When I was a kid, my mom hired a sweet elderly lady in our neighborhood to care for me and my sister during the daytime. Over the years, this wonderful woman kept dozens of children at her small home. She was talented at her position. I was never bored. In the mornings, I enjoyed reading a variety of books. During the afternoons, my caretaker played several educational board games with the children she kept. I learned new words, gaming strategies, and teamwork while sitting around her dining room table playing these fun games with other kids. On this blog, you will discover how to incorporate educational board games into your daycare’s schedule.
You might have the best intentions when sending your child to daycare with a packed lunch. However, if your child doesn't eat everything, you'll waste food and you also won't provide your child with the nutrition they need. Luckily, there are a few tricks that will make your child more likely to eat his or her lunch at daycare.
Use an Insulated Lunchbox to Create More Options
If you are concerned about how well the food will keep, send your child with an insulated lunch box that helps keep food cold. Stick the box with the lunch made in the fridge overnight so that it is still cold by lunchtime.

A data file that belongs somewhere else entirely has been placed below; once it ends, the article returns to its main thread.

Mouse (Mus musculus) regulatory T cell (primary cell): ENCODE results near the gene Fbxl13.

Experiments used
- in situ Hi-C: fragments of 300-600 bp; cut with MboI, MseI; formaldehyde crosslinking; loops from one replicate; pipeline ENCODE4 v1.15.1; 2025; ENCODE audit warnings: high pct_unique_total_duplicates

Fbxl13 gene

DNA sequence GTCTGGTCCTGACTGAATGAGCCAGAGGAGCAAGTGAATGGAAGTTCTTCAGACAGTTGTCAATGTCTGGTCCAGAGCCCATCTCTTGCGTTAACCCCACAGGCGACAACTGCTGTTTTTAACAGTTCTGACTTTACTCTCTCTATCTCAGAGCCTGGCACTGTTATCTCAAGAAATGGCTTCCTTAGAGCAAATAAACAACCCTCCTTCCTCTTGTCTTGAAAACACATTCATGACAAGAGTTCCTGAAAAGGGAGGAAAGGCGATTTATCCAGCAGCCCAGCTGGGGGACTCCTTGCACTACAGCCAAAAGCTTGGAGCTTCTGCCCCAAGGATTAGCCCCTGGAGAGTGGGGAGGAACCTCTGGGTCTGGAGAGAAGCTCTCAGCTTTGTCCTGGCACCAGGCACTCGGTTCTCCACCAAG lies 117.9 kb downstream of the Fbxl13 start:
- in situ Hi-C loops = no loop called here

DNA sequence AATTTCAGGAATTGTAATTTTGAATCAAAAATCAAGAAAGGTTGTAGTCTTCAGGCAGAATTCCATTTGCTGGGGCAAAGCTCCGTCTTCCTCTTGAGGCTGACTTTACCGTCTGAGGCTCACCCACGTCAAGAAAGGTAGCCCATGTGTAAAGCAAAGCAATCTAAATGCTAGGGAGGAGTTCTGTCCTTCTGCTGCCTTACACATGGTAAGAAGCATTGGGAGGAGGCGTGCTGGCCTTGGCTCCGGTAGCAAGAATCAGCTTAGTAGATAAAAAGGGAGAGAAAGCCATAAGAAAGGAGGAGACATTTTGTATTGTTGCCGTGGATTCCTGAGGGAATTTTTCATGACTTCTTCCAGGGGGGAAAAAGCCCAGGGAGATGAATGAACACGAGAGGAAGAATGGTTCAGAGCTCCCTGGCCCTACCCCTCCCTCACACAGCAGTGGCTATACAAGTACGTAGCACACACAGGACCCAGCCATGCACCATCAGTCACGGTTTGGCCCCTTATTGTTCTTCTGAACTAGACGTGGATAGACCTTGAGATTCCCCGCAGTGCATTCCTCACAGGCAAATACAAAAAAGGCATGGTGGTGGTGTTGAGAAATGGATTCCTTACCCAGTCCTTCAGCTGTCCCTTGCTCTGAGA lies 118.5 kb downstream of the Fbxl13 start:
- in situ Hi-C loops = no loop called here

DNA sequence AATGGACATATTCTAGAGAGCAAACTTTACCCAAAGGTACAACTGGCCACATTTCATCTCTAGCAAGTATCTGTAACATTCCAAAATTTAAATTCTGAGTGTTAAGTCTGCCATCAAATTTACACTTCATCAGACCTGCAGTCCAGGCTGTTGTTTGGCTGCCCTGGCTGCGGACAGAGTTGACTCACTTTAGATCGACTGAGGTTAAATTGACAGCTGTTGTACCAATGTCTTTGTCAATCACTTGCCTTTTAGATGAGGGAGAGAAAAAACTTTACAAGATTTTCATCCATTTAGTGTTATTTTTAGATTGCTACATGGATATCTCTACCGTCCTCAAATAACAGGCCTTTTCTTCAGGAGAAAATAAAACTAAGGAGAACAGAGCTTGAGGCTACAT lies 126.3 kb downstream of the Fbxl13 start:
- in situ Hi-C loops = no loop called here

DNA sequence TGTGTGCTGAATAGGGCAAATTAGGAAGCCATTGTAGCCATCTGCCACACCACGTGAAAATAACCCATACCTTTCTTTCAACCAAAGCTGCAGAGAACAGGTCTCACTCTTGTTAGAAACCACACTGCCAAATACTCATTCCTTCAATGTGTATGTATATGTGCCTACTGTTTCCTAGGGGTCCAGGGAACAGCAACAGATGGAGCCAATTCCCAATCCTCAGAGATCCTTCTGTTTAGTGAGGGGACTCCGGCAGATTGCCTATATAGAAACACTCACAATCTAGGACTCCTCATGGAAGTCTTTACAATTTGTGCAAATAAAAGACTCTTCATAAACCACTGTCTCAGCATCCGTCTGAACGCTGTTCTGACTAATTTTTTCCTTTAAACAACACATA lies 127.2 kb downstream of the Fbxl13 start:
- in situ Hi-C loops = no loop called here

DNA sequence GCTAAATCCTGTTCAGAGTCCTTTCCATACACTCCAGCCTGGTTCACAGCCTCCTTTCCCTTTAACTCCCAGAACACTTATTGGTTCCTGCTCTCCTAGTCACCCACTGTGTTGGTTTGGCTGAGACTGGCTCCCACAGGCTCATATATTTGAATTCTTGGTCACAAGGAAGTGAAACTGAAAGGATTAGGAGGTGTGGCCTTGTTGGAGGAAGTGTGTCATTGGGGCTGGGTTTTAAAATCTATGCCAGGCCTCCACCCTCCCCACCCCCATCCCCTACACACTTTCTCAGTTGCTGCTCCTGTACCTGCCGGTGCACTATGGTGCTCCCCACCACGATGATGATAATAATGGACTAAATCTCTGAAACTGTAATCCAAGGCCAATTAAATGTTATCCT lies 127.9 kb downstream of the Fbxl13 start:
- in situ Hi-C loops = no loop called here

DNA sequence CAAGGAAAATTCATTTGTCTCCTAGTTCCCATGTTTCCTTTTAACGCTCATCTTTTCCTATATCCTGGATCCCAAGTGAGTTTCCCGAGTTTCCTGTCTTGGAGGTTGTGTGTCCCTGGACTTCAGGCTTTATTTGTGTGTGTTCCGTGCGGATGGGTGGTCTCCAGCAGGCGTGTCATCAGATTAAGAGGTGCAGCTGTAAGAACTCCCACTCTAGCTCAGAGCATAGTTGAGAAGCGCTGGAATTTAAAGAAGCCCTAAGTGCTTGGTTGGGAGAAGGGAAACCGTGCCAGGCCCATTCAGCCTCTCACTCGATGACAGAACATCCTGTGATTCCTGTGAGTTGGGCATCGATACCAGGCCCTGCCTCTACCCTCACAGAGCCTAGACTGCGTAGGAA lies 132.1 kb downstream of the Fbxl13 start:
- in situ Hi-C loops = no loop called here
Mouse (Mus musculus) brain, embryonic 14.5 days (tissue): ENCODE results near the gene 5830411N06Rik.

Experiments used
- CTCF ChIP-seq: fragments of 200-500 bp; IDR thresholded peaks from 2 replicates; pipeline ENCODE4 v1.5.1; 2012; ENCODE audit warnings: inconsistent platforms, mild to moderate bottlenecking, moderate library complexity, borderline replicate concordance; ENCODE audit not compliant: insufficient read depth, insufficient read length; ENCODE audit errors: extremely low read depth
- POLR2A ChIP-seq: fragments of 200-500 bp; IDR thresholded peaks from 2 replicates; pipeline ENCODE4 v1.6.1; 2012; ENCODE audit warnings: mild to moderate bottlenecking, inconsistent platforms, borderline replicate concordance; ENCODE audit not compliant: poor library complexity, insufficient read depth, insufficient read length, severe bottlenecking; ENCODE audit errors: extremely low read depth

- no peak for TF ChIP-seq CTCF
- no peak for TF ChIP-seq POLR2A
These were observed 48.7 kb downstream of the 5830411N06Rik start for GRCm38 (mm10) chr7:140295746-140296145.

Another way to be certain is to pack options that aren't likely to go bad. For instance, a peanut butter and banana sandwich is less likely to go bad. Sandwiches are a timeless option for a lunch, but do not pack them too often. A lot of kids can get tired of sandwiches. However, you can always make sandwiches more appealing by cutting them into interesting shapes.
Don't Go Healthy if it'll Just Be Thrown Out
Only you know your child, so any advice that wouldn't fit your child should be discarded. For instance, if your child likes veggies, send as many with as possible. But if your child often throws away half his or her veggies, do not pack as much and maybe opt to focus more on serving veggies for dinner.
Separate Individual Items
If your child doesn't like it when his or her foods mix together in a bag, placing them in individual plastic bags can help. Also, Bento boxes or similar products can be helpful because they come in compartments that separate individual food items.
Don't Includet too Many Sweets
Try not to include too many sweets. Your child will be much more likely to only eat the sweets and discard everything else. It is hard to know if your child tossed a lot of his or her lunch in the garbage without a daycare worker snooping on him or her. Try to include options that taste good, but are also good for your child, such as granola bars or fruit.
Add an Incentive to Open the Lunch Box
Pack extra things in your kid's lunch box that let's him or her know that you are thinking of him or her. For instance, leave a note reminding him or her of a joke he or she likes. Leave a small, inexpensive toy inside as a surprise periodically so your child is more likely to want to look inside the lunch box.
For more tips or assistance, contact resources such as Mendon Child Care Ctr.Share
3 February 2016